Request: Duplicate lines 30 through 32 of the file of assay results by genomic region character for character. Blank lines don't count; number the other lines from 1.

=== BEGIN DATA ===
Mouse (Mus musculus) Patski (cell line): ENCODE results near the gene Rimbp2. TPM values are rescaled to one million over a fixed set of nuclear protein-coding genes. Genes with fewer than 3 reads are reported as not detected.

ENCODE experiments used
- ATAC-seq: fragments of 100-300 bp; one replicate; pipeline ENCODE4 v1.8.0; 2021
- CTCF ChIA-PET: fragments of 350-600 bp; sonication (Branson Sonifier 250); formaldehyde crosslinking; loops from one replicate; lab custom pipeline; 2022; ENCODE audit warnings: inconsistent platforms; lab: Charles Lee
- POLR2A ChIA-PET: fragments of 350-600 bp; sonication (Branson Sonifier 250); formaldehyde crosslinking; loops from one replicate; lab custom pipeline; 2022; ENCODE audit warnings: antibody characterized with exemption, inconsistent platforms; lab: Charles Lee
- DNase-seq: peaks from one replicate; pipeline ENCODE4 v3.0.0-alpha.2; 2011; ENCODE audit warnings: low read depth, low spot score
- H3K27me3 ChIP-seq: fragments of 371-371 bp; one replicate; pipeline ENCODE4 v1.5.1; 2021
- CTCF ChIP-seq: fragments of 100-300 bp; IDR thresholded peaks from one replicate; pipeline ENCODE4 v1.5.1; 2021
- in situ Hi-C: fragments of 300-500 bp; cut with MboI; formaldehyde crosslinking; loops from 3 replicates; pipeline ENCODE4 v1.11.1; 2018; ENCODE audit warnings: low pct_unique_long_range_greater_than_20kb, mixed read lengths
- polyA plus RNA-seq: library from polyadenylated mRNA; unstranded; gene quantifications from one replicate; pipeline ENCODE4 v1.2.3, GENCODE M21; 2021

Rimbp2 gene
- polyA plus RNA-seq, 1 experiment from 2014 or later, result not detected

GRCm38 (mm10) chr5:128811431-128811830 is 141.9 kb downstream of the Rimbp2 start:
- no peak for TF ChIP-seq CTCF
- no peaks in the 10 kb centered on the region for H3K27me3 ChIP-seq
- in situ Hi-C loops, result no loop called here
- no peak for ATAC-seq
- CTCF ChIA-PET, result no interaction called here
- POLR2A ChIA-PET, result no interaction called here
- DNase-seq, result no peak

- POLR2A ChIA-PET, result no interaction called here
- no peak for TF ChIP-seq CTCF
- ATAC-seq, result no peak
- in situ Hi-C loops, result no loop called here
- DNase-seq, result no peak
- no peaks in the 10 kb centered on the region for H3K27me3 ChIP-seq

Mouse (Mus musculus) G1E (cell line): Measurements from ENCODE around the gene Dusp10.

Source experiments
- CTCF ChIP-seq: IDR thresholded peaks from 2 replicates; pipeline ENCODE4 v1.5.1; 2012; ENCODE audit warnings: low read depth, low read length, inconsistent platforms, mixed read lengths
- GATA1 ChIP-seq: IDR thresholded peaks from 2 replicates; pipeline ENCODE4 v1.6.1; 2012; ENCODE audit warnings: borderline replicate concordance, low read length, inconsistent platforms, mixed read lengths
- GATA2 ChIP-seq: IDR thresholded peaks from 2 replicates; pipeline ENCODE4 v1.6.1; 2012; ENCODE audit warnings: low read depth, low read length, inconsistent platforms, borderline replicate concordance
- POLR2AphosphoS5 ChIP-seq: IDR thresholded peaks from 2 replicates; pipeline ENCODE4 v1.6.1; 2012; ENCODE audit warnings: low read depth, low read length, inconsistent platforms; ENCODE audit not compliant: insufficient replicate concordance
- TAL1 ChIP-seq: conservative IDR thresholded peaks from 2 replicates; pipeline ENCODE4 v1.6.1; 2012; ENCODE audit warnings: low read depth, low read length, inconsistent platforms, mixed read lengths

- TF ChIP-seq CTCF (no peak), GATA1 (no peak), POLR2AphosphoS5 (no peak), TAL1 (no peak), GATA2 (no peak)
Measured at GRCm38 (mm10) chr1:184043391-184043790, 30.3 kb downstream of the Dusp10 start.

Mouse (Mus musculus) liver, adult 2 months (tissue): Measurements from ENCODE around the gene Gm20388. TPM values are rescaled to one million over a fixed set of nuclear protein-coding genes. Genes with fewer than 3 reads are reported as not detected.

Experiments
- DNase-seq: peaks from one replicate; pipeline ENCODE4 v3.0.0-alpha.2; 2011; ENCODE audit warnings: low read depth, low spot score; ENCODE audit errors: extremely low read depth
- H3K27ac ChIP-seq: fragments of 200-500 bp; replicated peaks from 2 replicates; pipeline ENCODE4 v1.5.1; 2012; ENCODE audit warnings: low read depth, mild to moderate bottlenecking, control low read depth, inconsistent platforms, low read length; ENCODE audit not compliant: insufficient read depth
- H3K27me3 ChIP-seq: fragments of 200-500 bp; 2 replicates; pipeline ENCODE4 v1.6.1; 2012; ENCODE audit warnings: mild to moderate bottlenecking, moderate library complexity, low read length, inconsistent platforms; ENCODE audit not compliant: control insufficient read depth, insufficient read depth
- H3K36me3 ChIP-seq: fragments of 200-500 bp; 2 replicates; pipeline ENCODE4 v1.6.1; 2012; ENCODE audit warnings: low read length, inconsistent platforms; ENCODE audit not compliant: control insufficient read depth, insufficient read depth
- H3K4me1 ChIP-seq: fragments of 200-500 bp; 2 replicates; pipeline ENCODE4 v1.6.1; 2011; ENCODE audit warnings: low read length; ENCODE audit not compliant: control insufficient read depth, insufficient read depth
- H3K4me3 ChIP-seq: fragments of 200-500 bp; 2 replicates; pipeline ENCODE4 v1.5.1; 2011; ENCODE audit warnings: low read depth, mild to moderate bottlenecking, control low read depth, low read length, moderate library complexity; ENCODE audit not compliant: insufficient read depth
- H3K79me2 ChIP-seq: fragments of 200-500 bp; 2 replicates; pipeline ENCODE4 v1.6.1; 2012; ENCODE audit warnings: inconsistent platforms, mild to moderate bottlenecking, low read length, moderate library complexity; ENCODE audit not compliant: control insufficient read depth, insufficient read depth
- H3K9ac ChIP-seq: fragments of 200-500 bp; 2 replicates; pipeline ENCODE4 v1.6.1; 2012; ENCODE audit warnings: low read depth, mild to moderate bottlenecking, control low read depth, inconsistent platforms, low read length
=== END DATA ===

- GATA1 ChIP-seq: IDR thresholded peaks from 2 replicates; pipeline ENCODE4 v1.6.1; 2012; ENCODE audit warnings: borderline replicate concordance, low read length, inconsistent platforms, mixed read lengths
- GATA2 ChIP-seq: IDR thresholded peaks from 2 replicates; pipeline ENCODE4 v1.6.1; 2012; ENCODE audit warnings: low read depth, low read length, inconsistent platforms, borderline replicate concordance
- POLR2AphosphoS5 ChIP-seq: IDR thresholded peaks from 2 replicates; pipeline ENCODE4 v1.6.1; 2012; ENCODE audit warnings: low read depth, low read length, inconsistent platforms; ENCODE audit not compliant: insufficient replicate concordance